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Publication - Professor Katharine Cashman

    Mafic glass compositions

    a record of magma storage conditions, mixing and ascent


    Cashman, KV & Edmonds, M, 2019, ‘Mafic glass compositions: a record of magma storage conditions, mixing and ascent’. Philosophical Transactions of the Royal Society A: Mathematical, Physical and Engineering Sciences, vol 377.


    The trans-crustal magma system paradigm is forcing us to re-think processes responsible for magma evolution and eruption. A key concept in petrology is the liquid line of descent (LLD), which relates a series of liquids derived from a single parent, and therefore tracks the inverse of the crystallization path. It is common practice to attribute multiple magma compositions, and/or multiple melt compositions (from melt inclusions and matrix glass), to a single LLD. However, growing evidence for rapid, and often syn-eruptive, assembly of multiple magma components (crystals and melts) from different parts of a magmatic system suggests that erupted magma and melt compositions will not necessarily represent a single LLD, but instead may reflect the multiple paths in pressure-temperature space. Here, we use examples from mafic magmatic systems in both ocean island and arc settings to illustrate the range of melt compositions present in erupted samples, and to explore how they are generated, and how they interact. We highlight processes that may be deduced from mafic melt compositions, including the mixing of heterogeneous primitive liquids from the mantle, pre-eruptive magma storage at a range of crustal and sub-Moho depths, and syn-eruptive mixing of melts generated from these storage regions. The relative dominance of these signatures in the glasses depends largely on the water content of the melts. We conclude that preserved melt compositions provide information that is complementary to that recorded by the volatile contents of crystal-hosted melt inclusions and coexisting mineral compositions, which together can be used to address questions about both the pre- and syn-eruptive state of volcanic systems. This article is part of the Theo Murphy meeting issue 'Magma reservoir architecture and dynamics'.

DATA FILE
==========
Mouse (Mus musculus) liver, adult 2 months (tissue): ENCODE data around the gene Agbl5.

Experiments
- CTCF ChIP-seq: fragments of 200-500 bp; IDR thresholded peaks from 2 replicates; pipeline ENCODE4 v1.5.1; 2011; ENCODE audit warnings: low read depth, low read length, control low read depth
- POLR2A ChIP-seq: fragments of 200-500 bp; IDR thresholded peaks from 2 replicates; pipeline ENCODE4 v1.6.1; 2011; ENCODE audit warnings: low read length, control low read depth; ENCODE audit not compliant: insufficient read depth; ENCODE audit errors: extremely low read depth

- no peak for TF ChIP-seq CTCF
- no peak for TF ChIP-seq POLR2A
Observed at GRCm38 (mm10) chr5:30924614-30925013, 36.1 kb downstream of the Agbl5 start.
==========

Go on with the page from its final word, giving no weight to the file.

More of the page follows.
Full details in the University publications repository